After living through another December filled with parties, hordes of shoppers at malls, and a desire to stick with New Year resolutions, the Consumer Electronics Show (CES) is a jolt back to reality in the first week of the New Year. Actually, CES hardly resembles reality at all with its star-studded parties, hordes of expo delegates, and a desire to stick with the entire show schedule.
The experience is awe-inspiring with a wide diversity of exhibits, demonstration stages, and experiential lounges filling both the Las Vegas Convention Center and the Sands Convention Center. Enter any of the expo halls, and the impression is excitedly overwhelming. In fact, it could seem a bit overkill. Does the world really need 100+ drone manufacturers? Maybe it does if Amazon will truly deliver packages with a fleet of drones in the coming years.
Entertainment techies may be eagerly anticipating the arrival of 4K televisions at neighborhood electronic stores. But, at CES, 8K TVs have arrived.
Perhaps the most valuable insight to come out of this year’s CES was a realization by many that the Internet of Things (IoT) is at the end of the beginning. For a long time, there has been speculation about how the IoT will change daily life. Talk is cheap. Practical applications have value, and that’s what emerged at CES this year.
There were several virtual reality (VR) and augmented reality (AR) devices on display in the expo halls. Until now, VRgoggles and Google glass were a novelty. But, now smart business people are using this technology for a purpose. Consider surgeons using AR glasses to help them perform complex surgical procedure with tutorials available in their field of vision. Mechanics could be aided by AR glasses when repairing machinery, or museums could use the technology to curate tours.
One corner of the convention center was devoted to automotive technology. At first the arealooked more like the Detroit Auto Show than an electronics show. But, upon closer examination, it was clear the exhibits were about smart technology and not horse power.
While the idea of autonomous cars is fascinating at CES the driverless car was practically nonexistent. Lexus did feature a parked GS 450h fitted with autonomous car technology accompanied by a video to show how the car tested on streets in Germany. Ford used autonomous car technology to create real-time heat maps of the expo floor. It was clear, the time has not come for autonomous cars.
On the other hand, the connected car is here. Ford, Toyota, VW, BMW, and others presented an impressive array of technologies now available in many 2016 models. Apple CarPlay and Android Auto are creating seamless connections between car audio systems and smartphones. Auto makers have clearly recognized that people bring their entertainment into cars, and simpler experience interfaces have resulted.
Despite the impressive innovation on display at CES this year, one underlying question remained unclear: Which of the wiz-bang technologies can actually be applied to the out of home (OOH) advertising business?
LG showcased an 18” screen that folds like a newspaper – a technology that could certainly be used to wrap subway station pillars. Corning Glass unveiled materials that could switch from clear glass to a high-definition TV screen is an instant, which could certainly be used to build bus shelters. Other applications were less obvious.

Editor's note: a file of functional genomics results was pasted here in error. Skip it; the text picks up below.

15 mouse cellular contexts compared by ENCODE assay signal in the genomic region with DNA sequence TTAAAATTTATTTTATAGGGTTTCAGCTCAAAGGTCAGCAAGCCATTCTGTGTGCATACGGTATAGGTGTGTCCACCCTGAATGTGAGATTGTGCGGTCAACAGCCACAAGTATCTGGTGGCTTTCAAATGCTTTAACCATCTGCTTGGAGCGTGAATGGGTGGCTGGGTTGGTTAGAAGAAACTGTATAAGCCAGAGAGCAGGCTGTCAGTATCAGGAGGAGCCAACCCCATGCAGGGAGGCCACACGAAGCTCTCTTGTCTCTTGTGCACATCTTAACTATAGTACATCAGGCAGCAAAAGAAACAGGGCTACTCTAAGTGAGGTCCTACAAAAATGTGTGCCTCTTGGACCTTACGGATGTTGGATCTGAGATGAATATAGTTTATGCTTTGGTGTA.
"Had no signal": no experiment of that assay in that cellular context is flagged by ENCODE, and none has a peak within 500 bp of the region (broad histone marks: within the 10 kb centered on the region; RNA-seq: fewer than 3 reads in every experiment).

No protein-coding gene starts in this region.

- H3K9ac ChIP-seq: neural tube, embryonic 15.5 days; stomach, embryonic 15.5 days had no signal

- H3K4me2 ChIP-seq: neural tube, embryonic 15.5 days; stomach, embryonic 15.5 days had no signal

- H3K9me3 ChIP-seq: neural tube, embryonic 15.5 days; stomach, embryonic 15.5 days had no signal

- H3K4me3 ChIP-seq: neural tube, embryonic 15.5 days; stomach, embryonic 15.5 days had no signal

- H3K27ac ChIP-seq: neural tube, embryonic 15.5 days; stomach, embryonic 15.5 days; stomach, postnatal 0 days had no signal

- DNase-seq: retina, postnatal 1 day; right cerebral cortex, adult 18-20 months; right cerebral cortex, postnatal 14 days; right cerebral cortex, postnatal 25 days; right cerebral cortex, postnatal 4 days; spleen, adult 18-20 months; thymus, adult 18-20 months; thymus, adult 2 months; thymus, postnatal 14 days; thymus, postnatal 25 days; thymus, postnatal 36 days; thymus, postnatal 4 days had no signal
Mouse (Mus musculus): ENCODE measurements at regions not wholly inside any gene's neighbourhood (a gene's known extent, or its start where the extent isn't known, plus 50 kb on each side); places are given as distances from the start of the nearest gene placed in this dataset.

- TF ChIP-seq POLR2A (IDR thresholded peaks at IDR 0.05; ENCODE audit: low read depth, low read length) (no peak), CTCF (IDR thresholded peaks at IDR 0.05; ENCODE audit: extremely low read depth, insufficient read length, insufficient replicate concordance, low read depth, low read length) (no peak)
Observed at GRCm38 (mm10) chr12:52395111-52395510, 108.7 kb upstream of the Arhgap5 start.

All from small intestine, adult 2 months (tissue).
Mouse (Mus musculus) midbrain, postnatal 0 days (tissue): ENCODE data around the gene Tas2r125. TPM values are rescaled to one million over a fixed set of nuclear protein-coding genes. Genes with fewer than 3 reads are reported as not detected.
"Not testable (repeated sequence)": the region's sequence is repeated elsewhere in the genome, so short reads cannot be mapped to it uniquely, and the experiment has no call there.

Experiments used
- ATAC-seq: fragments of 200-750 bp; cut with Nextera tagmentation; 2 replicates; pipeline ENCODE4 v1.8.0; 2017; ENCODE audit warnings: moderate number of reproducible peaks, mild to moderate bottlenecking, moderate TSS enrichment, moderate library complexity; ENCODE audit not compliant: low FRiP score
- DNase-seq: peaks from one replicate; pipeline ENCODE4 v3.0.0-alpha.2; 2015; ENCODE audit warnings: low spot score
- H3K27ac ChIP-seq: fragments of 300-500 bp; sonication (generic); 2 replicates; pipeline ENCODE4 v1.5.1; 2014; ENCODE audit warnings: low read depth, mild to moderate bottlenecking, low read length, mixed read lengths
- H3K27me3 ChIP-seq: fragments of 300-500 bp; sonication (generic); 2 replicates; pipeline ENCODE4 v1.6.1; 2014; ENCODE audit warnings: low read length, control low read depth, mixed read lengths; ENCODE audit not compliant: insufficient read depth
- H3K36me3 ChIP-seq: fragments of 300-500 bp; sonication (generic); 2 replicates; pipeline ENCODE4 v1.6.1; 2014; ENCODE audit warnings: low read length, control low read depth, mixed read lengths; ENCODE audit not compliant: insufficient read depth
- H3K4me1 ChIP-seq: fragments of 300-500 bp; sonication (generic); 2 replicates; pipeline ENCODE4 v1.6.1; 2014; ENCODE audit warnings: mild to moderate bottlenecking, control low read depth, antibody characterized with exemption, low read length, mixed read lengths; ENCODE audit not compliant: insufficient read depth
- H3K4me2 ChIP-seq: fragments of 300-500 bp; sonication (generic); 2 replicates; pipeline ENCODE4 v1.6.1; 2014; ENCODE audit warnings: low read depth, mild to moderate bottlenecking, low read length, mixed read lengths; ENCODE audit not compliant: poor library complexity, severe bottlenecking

A real answer may lie in the architecture found in technology stacks. Building platforms onto others might produce meaningful outcomes. Consider augmented reality. Perhaps the same technology that will let surgeons conduct procedures with more confidence could be adapted to help technicians more efficiently repair digital billboard components.
Car audio systems connected to smartphones can help make cities smarter. For example, connected technology can tell drivers where to find an available parking spot in real time or which routes are best to take during rush hour. OOH can play a critical role in the smart city revolution by leveraging assets as technology hubs to assist in the weaving of a tech web across geographies.
Disney toys can personalize stories through the use of wearables. Samsung displayed a line of connected men’s suits and ladies purses. Connecting what we wear to the phones we carry, to the cars we drive, to the home security system we trust is at the heart of the IoT. Perhaps wearables will soon read OOH signals, too. There has been wide speculation. CES proved the future has arrived – for now. What’s next?
Before 2007, flip phones were all the rage. Then iPhone changed everything, and the App Store followed a year later. Which technologies will be transformative 10 years from now? The way people consume content will certainly continue to change. There won’t be a need for physical credit cards carried in wallets.
Without question, the OOH industry will transform, as will the overall ad business. The transformation as a result of digital has already had an impact on adverting as older media models based on one-to-millions is being replaced by a new digital model of one-to-one millions of times over.
Meet George Jetson… Jane, his wife. They’re flying high alongside Ziggy Stardust.